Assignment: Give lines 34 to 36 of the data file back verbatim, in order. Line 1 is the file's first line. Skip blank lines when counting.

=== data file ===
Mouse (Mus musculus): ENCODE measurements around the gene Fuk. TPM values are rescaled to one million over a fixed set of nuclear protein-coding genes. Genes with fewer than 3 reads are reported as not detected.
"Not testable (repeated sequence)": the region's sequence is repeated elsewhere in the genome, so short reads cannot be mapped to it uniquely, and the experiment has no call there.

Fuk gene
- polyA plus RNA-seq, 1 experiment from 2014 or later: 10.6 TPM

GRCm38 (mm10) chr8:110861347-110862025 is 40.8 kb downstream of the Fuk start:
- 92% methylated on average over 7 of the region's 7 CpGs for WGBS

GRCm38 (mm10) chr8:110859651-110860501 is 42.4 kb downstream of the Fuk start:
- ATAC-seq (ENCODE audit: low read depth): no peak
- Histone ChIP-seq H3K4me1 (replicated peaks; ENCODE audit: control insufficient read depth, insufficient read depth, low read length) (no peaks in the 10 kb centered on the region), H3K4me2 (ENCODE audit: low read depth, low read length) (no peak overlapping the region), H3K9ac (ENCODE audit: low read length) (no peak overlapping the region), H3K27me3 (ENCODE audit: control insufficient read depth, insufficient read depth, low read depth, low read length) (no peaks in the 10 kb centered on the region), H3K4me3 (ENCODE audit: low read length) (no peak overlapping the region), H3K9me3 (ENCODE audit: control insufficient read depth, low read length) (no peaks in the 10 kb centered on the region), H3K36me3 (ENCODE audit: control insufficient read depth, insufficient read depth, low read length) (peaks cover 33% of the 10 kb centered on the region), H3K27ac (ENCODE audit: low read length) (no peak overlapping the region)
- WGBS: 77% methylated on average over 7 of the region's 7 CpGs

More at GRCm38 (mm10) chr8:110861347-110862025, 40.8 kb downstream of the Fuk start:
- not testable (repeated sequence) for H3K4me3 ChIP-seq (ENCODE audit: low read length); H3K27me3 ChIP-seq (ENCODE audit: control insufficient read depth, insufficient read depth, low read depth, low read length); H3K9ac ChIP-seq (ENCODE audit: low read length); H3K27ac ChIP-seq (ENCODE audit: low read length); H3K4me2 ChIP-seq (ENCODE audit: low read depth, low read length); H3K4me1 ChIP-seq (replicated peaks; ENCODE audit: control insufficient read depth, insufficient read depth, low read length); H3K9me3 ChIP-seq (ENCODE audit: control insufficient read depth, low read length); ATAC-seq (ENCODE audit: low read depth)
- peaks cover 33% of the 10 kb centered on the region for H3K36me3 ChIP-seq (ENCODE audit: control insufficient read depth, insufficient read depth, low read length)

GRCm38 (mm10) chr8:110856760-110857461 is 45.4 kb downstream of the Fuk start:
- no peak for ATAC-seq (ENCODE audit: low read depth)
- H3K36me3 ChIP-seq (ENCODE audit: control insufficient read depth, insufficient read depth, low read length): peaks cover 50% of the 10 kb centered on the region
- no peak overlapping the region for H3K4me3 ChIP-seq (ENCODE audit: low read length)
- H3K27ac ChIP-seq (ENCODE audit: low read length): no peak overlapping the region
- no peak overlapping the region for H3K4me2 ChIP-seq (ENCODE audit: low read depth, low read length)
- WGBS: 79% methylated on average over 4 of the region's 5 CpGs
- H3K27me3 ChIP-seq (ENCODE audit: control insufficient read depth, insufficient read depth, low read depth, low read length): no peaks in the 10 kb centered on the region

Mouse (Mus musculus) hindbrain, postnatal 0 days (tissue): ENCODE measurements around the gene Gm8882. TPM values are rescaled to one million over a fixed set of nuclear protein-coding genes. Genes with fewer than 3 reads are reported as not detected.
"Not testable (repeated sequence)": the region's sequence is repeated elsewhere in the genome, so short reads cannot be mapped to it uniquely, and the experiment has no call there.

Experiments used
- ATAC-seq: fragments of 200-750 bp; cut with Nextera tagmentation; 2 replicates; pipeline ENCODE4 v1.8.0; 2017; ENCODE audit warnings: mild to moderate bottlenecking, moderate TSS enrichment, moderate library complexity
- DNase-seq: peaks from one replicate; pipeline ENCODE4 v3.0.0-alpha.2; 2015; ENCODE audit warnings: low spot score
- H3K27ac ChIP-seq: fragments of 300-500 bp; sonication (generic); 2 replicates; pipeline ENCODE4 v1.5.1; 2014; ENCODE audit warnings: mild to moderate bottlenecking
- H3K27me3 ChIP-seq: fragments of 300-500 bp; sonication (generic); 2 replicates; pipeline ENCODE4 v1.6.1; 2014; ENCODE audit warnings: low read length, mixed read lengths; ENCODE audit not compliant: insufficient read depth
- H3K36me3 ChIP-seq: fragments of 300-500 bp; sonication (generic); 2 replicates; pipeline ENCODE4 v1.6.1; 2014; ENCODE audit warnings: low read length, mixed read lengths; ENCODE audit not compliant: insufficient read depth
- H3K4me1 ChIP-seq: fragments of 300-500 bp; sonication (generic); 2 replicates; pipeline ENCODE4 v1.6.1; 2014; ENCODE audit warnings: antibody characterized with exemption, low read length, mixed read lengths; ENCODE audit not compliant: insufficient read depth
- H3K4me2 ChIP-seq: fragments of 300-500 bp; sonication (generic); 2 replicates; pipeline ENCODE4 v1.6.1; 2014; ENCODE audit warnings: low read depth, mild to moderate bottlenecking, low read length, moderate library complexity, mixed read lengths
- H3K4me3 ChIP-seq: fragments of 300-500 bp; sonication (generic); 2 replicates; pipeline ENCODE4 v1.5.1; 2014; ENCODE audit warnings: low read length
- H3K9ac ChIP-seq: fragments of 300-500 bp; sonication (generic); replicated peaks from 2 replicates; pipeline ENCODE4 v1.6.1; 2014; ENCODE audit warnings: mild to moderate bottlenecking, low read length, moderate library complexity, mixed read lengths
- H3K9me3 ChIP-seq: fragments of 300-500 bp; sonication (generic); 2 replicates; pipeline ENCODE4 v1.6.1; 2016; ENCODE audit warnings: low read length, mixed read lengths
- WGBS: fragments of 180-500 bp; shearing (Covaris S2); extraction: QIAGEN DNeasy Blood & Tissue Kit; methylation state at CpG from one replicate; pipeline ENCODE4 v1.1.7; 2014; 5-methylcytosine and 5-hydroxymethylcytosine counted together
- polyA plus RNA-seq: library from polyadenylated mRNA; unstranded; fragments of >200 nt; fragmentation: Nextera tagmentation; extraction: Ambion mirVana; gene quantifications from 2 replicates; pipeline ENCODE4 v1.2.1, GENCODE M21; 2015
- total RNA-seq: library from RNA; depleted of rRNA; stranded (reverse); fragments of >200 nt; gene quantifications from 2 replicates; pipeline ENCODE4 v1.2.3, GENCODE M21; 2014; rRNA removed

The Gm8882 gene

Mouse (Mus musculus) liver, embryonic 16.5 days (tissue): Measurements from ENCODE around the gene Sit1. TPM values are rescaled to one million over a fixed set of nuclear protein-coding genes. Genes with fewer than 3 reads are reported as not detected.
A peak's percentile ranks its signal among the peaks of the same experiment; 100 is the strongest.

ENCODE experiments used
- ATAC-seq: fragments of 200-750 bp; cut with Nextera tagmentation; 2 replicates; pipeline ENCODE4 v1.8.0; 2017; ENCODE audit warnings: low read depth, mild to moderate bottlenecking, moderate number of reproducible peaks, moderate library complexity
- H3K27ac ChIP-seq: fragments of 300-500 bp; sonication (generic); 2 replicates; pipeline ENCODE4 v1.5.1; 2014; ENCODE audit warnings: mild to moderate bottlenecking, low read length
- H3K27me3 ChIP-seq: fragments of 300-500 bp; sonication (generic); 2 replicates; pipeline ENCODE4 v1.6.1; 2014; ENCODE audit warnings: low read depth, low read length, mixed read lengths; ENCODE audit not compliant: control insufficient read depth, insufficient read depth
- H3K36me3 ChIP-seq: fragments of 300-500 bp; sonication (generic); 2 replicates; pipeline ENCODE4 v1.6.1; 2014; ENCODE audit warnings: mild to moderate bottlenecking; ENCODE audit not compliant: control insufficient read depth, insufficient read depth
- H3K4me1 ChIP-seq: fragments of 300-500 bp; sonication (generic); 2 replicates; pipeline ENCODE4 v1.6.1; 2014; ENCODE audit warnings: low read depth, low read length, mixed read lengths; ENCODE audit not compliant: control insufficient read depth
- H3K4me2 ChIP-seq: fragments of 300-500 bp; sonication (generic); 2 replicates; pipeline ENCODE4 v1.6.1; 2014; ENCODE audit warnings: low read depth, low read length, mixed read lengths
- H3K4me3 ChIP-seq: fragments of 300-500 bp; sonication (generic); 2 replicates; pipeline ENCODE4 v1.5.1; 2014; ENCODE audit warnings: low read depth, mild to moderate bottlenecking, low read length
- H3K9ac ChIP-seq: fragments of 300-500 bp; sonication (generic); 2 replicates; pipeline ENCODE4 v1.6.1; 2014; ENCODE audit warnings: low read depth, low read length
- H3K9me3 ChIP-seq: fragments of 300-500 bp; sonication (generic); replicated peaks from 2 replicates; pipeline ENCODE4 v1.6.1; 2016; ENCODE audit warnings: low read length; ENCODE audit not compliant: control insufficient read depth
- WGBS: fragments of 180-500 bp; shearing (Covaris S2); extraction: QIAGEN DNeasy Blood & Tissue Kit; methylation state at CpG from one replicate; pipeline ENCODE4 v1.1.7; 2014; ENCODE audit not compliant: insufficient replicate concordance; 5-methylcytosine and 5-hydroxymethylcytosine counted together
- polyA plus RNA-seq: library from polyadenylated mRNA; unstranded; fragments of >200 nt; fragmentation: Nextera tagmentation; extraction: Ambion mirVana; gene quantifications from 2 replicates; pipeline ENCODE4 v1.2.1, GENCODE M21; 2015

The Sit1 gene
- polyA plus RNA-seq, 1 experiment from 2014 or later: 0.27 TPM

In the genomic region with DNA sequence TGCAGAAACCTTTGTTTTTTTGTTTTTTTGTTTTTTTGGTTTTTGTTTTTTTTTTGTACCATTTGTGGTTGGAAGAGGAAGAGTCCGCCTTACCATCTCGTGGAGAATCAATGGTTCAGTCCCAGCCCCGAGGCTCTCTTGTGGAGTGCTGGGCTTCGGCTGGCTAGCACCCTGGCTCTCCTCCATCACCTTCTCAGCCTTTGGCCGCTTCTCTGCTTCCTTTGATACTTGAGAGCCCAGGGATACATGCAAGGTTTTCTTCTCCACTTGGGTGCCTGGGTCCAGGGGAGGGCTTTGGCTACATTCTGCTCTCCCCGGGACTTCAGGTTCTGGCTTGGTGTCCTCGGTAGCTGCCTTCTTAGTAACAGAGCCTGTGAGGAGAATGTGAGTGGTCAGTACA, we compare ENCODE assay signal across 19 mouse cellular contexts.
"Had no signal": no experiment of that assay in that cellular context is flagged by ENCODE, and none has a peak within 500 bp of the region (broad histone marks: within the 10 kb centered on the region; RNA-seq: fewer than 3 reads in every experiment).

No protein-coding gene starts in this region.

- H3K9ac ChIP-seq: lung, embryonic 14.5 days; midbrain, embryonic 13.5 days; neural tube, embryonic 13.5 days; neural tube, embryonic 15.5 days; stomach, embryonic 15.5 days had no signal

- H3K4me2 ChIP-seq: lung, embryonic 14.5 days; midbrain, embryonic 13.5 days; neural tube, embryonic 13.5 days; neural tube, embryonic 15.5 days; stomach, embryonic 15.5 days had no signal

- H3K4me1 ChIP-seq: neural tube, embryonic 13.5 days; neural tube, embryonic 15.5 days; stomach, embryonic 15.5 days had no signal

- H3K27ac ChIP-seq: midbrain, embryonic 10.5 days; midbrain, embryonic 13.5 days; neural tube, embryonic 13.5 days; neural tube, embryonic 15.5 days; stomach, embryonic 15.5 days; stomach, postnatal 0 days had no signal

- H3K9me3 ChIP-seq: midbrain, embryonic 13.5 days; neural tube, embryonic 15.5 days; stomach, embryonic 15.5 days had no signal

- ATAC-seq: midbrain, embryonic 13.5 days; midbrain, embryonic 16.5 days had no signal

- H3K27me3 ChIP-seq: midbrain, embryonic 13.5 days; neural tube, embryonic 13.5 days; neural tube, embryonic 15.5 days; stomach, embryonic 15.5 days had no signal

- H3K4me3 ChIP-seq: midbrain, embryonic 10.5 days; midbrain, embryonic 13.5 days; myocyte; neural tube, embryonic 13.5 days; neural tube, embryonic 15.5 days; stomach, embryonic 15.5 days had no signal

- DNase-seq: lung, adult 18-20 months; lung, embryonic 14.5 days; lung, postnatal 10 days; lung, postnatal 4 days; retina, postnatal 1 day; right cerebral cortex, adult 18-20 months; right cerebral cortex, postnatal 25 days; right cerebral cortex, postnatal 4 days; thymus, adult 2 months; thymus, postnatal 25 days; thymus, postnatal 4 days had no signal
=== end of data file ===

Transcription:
- H3K9me3 ChIP-seq: fragments of 300-500 bp; sonication (generic); 2 replicates; pipeline ENCODE4 v1.6.1; 2016; ENCODE audit warnings: low read length, mixed read lengths
- WGBS: fragments of 180-500 bp; shearing (Covaris S2); extraction: QIAGEN DNeasy Blood & Tissue Kit; methylation state at CpG from one replicate; pipeline ENCODE4 v1.1.7; 2014; 5-methylcytosine and 5-hydroxymethylcytosine counted together
- polyA plus RNA-seq: library from polyadenylated mRNA; unstranded; fragments of >200 nt; fragmentation: Nextera tagmentation; extraction: Ambion mirVana; gene quantifications from 2 replicates; pipeline ENCODE4 v1.2.1, GENCODE M21; 2015